As Elliott Management sees it, Juniper needs to make some serious decisions regarding its security strategy. As a whole, Juniper's security story is one beset with "missteps and distractions," Elliot Management wrote, not the least of which was Juniper's "mis-executed" product transition away from its legacy NetScreen products. The investment firm also said the recent exit of Bob Muglia, executive vice president, Software Solutions Division, spells more bad news for Juniper's security business. "Juniper's board should undertake a strategic review of the security business, which is underperforming and now lacks a leader after Bob Muglia's recent resignation," the filing read.
Juniper admits that its security business has been a pain point. In 2010 and 2011, it faced significant backlash from partners and customers, who felt it was too slow to respond to customer complaints about its flawed SRX services gateways. "Given the security business' underperformance and dilution to Juniper's year-over-year growth profile, [Wall] Street analysts have repeatedly asked management if the business can be divested or de-emphasized," Elliott

Enterprise Switching, QFabric Need Attention, Too

Juniper's security strategy isn't the only one that needs to be shaken up a bit, Elliott Management urged.
Juniper's enterprise switching line -- and, especially, its QFabric data center fabric -- needs to be revisited, Elliott Management said, particularly as Juniper's overall switching share continues to sit at about 3 percent in a market "dominated by Cisco."
According to Elliott's report, Juniper has "overpromised and underdelivered" on the development and sales of QFabric, a product it spent two years and more than $100 million to make. The delayed launch of QFabric also gave Juniper competitors, including Cisco, Brocade and Arista, ample time to roll out their own data center fabric offerings, Elliott said.
"QFabric fell under scrutiny as a product that had failed to live up to its initial hype," the PDF reads.

Hold Off On M&As

According to Elliott Management, Juniper should pump the breaks when it comes to acquisitions -- especially if it wants to cut costs.
The investment firm said Juniper has spent over $7 billion on acquisitions since 1999, amounting to 111 percent of Juniper's overall enterprise value at the time Elliott began to "buy material amounts" of Juniper stock. That kind of spending needs to stop, according to the firm.
"Juniper should give strong consideration to halting its acquisition program while it focuses on execution in its existing businesses," the report said.
Elliott Management also slapped Juniper on the wrist for having moved forward with acquisitions in December (when it bought WANDL, a maker of network analysis and management software, for $60 million), especially with a new CEO starting in just two weeks, and Muglia having just left.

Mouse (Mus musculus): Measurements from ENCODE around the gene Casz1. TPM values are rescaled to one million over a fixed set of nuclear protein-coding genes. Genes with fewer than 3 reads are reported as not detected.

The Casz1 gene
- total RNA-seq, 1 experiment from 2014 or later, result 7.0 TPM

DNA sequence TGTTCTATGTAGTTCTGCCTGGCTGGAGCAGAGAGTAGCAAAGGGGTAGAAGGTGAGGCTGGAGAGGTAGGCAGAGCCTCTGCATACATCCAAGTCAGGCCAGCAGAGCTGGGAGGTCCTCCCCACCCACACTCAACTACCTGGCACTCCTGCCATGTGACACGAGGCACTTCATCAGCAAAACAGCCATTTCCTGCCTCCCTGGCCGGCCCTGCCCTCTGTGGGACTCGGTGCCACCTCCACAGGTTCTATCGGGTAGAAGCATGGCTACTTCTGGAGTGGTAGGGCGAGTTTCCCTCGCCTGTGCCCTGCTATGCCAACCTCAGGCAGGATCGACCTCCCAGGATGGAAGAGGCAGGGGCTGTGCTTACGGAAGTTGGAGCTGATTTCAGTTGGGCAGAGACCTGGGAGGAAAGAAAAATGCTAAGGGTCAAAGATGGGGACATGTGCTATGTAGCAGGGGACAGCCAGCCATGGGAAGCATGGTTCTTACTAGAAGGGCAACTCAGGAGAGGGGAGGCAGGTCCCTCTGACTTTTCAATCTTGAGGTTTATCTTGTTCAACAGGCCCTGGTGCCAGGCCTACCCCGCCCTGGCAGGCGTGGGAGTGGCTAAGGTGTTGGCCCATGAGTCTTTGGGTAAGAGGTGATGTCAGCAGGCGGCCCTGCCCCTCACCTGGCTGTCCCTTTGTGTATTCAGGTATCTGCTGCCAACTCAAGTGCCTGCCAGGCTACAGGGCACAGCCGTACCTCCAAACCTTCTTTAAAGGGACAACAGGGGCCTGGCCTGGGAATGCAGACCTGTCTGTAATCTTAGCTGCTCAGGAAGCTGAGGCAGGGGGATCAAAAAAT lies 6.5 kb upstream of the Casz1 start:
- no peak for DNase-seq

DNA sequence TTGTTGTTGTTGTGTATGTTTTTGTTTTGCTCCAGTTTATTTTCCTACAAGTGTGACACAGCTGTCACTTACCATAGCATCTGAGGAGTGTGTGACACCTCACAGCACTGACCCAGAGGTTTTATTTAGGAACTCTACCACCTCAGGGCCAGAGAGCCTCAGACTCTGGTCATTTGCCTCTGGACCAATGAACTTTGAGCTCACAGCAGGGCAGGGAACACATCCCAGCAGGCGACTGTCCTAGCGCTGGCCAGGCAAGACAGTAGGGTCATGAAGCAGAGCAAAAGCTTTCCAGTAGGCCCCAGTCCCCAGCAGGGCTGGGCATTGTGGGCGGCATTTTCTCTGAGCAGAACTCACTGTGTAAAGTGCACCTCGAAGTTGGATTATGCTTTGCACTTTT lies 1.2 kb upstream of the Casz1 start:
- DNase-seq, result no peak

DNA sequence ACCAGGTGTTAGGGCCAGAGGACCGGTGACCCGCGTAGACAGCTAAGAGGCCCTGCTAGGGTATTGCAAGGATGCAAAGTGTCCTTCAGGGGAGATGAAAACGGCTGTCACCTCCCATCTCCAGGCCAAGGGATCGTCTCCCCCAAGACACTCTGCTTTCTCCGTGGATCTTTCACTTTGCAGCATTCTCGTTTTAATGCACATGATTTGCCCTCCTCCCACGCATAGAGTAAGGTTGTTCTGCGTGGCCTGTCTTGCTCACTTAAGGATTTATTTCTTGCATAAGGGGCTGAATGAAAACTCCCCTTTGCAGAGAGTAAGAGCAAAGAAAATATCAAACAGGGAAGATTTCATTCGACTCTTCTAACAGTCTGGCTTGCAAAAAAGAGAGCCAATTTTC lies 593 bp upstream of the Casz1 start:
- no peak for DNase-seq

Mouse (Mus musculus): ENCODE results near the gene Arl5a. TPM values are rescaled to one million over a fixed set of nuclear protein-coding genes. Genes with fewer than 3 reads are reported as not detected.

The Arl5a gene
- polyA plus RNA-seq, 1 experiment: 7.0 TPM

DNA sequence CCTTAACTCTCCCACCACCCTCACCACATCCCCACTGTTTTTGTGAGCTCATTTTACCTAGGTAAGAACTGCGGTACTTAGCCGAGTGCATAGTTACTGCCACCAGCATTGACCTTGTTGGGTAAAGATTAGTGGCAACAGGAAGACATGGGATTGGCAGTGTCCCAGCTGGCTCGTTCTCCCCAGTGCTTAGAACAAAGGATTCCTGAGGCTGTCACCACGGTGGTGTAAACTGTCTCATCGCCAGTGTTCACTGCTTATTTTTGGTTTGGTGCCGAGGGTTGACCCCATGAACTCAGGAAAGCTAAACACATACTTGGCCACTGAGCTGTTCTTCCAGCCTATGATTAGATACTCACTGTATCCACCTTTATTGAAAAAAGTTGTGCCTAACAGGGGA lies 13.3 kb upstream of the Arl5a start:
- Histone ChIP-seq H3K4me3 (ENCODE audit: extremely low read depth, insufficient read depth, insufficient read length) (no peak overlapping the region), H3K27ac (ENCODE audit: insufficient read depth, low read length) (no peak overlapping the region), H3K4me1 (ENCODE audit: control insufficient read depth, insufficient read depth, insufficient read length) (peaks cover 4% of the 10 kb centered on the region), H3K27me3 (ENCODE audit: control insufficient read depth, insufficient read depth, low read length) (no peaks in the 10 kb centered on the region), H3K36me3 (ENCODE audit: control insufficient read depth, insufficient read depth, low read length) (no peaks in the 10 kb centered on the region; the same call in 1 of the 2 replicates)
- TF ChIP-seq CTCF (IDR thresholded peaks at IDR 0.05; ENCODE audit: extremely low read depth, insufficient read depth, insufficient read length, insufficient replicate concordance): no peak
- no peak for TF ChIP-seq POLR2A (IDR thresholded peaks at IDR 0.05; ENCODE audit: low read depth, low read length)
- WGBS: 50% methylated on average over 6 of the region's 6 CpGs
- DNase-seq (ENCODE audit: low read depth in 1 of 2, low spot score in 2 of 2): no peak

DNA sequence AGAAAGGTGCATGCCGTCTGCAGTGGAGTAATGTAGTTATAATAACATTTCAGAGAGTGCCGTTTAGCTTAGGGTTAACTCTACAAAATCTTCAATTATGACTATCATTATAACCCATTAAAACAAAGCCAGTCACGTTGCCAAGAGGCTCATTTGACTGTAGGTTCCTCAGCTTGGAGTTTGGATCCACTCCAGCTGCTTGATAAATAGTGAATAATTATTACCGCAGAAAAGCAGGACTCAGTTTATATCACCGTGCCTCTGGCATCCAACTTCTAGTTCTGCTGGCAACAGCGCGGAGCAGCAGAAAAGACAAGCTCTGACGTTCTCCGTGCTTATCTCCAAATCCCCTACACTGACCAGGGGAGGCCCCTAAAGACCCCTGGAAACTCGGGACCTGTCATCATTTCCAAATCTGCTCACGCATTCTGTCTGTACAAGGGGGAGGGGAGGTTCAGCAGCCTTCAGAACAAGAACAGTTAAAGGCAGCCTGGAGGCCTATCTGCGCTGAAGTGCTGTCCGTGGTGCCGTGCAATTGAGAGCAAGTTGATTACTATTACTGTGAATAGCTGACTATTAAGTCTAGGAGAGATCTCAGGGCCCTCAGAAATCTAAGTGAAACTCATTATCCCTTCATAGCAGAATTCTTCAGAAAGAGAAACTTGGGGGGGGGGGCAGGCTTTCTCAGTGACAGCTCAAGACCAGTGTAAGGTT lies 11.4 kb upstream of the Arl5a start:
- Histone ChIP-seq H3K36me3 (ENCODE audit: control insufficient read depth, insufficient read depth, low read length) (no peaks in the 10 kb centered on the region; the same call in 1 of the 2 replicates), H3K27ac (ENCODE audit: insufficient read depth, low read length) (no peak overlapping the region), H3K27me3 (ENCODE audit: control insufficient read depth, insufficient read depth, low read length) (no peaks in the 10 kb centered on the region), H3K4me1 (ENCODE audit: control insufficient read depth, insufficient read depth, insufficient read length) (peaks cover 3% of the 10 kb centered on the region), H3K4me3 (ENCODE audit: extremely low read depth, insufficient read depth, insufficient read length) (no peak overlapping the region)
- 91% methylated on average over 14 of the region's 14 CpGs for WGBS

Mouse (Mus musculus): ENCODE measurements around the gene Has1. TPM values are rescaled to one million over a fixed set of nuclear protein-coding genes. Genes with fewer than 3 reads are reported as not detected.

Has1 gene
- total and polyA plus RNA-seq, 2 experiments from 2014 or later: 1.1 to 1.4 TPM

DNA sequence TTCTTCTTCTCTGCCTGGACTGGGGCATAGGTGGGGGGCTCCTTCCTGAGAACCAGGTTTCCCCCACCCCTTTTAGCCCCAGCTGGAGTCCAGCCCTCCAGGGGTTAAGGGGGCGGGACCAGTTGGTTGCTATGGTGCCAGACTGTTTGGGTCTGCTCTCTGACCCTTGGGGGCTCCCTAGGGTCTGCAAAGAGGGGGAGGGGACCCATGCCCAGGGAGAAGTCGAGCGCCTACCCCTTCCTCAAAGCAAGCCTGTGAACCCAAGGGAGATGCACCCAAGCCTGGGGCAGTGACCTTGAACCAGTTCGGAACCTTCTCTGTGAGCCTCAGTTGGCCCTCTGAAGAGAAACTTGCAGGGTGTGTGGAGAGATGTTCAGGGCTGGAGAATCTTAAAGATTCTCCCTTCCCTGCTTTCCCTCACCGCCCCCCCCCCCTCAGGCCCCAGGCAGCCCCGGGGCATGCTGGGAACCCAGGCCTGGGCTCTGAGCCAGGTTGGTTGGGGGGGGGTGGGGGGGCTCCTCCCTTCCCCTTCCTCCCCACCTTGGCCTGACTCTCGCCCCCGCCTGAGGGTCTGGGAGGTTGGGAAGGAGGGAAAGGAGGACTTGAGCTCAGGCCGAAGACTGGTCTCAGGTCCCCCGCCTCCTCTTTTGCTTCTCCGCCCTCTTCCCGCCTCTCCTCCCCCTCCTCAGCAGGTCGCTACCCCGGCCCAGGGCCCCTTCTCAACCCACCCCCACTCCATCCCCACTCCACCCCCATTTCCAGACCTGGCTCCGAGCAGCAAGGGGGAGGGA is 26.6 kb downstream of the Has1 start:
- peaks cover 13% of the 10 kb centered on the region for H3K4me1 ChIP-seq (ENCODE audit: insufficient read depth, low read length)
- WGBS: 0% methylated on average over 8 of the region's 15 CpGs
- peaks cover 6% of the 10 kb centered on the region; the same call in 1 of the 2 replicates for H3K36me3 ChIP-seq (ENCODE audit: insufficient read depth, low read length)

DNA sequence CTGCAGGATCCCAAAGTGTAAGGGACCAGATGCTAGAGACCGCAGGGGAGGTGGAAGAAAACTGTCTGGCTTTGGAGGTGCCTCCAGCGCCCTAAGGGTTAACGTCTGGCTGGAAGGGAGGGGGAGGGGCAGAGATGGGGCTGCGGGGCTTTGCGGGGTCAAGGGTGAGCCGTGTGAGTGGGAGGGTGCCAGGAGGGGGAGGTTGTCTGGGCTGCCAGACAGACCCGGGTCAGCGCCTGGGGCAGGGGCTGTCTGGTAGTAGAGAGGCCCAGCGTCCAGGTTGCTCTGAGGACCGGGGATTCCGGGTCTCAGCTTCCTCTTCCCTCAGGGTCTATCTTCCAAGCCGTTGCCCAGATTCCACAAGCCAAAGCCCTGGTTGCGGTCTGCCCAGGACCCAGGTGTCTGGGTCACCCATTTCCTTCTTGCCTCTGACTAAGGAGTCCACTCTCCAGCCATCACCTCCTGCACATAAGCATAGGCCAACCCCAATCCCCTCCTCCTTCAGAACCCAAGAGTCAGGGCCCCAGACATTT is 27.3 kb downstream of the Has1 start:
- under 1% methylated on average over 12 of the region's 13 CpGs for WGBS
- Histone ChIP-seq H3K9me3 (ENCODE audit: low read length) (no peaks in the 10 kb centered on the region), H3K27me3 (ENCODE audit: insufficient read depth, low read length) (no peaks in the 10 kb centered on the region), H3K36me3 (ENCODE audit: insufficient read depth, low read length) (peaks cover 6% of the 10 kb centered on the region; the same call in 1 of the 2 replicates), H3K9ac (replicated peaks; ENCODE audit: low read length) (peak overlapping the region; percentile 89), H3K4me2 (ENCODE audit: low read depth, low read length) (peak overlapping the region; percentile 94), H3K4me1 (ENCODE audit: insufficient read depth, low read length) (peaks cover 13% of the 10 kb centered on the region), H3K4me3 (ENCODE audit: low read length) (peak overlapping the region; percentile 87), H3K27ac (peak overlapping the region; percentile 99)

Cost-Cutting Is A Must

Elliott Management is urging Juniper to reduce its operating expenses by $200 million in 2014, a goal it said Juniper can achieve by focusing more on its "main business" and eliminating "lower risk-adjusted ROI projects."
Investors at Elliott said a $200 million reduction in operating expenses alone could increase Juniper's stock price between 24 percent and 41 percent, putting it somewhere between $28 and $32.
"Realization of a clearly articulated and meaningful cost savings plan can restore confidence in Juniper by communicating that the Company is prudently reducing spend while making targeted investments in an effort to maximize shareholder value," Elliott wrote in the PDF.

Ease Up On R&D Spend

Elliott Management called Juniper's R&D spend "excessive" compared to competitors like Cisco, HP and Riverbed, and urged the company to scale back on R&D investments as part of an overall cost-cutting plan.
"Juniper's R&D spend is significantly higher than its peers relative to revenue and per R&D employee, representing a significant source of savings as part of the recommended cost realignment plan," the PDF said. Elliott's analysis shows that Juniper spends roughly 27 percent more on its R&D employees compared to its competitors. If Juniper spent at the "average level" of its rivals, the investment firm said Juniper could save roughly $200 million each year.
Elliott's report also shows that Juniper's R&D spend represented roughly 21 percent of its overall revenue for the past 12 months. Cisco was the next biggest spender at 16 percent. Elliott said Juniper has invested more than $7.7 billion in R&D since its founding.